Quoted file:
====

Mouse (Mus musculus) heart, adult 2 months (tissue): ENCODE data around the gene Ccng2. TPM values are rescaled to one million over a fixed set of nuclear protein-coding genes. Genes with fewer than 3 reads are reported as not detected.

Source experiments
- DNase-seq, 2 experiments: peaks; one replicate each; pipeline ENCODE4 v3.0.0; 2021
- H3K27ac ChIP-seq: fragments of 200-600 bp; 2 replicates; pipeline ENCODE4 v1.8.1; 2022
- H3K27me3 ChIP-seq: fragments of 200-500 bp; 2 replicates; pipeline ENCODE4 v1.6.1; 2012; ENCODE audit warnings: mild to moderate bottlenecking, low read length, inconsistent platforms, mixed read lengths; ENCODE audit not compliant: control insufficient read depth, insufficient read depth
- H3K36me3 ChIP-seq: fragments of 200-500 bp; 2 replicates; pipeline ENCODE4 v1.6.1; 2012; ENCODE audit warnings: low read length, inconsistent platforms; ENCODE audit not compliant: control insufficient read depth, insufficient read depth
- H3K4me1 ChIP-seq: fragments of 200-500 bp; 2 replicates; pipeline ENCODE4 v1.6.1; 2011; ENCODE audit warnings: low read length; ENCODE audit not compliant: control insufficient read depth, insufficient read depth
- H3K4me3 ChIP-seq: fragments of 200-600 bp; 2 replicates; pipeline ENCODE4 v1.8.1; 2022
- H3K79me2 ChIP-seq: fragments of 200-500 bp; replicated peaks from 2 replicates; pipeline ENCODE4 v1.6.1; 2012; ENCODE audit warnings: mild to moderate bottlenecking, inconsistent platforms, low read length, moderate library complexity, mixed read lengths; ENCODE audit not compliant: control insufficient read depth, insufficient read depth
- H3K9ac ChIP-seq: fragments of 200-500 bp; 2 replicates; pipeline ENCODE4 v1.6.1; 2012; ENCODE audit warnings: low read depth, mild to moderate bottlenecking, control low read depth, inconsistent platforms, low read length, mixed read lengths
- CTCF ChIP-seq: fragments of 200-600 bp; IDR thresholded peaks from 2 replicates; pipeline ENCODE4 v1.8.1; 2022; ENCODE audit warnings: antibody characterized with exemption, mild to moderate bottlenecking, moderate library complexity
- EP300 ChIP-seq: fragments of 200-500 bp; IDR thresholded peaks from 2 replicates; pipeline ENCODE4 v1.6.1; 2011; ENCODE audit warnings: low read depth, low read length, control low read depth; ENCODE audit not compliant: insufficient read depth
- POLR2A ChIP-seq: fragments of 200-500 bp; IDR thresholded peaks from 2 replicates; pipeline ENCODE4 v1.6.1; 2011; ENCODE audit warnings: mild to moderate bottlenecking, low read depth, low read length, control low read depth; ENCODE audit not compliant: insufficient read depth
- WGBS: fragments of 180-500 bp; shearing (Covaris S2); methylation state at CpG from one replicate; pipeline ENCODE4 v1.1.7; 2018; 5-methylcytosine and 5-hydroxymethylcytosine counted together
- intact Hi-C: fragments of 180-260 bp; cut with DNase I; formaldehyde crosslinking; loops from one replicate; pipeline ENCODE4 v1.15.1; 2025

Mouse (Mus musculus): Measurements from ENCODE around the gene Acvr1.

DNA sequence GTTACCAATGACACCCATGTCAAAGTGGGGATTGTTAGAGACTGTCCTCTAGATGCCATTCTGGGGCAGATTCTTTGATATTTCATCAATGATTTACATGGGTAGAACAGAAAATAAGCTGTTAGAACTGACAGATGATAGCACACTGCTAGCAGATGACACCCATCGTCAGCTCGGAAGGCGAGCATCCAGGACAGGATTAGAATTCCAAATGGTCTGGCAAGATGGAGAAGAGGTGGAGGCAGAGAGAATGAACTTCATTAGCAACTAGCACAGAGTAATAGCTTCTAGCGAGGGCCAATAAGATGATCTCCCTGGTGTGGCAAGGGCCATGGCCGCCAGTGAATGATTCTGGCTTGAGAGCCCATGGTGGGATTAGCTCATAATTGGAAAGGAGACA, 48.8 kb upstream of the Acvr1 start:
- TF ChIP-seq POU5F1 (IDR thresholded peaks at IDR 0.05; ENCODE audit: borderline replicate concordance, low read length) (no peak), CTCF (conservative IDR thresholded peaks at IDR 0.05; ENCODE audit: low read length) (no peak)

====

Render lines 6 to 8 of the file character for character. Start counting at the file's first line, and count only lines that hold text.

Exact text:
- H3K36me3 ChIP-seq: fragments of 200-500 bp; 2 replicates; pipeline ENCODE4 v1.6.1; 2012; ENCODE audit warnings: low read length, inconsistent platforms; ENCODE audit not compliant: control insufficient read depth, insufficient read depth
- H3K4me1 ChIP-seq: fragments of 200-500 bp; 2 replicates; pipeline ENCODE4 v1.6.1; 2011; ENCODE audit warnings: low read length; ENCODE audit not compliant: control insufficient read depth, insufficient read depth
- H3K4me3 ChIP-seq: fragments of 200-600 bp; 2 replicates; pipeline ENCODE4 v1.8.1; 2022